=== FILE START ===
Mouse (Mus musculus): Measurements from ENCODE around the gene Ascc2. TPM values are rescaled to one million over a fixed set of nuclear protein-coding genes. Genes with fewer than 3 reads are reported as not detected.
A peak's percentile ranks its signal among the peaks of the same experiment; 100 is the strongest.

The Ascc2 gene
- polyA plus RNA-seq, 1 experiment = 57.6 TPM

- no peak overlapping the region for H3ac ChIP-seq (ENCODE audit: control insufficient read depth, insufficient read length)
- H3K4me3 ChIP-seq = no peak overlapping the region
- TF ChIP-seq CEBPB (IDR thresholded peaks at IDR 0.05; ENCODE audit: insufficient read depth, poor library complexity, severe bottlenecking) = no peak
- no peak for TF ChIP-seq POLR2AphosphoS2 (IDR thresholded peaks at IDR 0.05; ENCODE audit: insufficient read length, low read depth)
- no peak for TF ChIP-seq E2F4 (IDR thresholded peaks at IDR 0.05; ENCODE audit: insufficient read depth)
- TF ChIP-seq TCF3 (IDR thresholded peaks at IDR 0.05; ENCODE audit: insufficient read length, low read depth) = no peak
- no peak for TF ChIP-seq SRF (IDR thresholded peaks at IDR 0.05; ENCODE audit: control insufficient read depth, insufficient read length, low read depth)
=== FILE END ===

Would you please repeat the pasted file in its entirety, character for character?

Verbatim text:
Mouse (Mus musculus): Measurements from ENCODE around the gene Ascc2. TPM values are rescaled to one million over a fixed set of nuclear protein-coding genes. Genes with fewer than 3 reads are reported as not detected.
A peak's percentile ranks its signal among the peaks of the same experiment; 100 is the strongest.

The Ascc2 gene
- polyA plus RNA-seq, 1 experiment = 57.6 TPM

- no peak overlapping the region for H3ac ChIP-seq (ENCODE audit: control insufficient read depth, insufficient read length)
- H3K4me3 ChIP-seq = no peak overlapping the region
- TF ChIP-seq CEBPB (IDR thresholded peaks at IDR 0.05; ENCODE audit: insufficient read depth, poor library complexity, severe bottlenecking) = no peak
- no peak for TF ChIP-seq POLR2AphosphoS2 (IDR thresholded peaks at IDR 0.05; ENCODE audit: insufficient read length, low read depth)
- no peak for TF ChIP-seq E2F4 (IDR thresholded peaks at IDR 0.05; ENCODE audit: insufficient read depth)
- TF ChIP-seq TCF3 (IDR thresholded peaks at IDR 0.05; ENCODE audit: insufficient read length, low read depth) = no peak
- no peak for TF ChIP-seq SRF (IDR thresholded peaks at IDR 0.05; ENCODE audit: control insufficient read depth, insufficient read length, low read depth)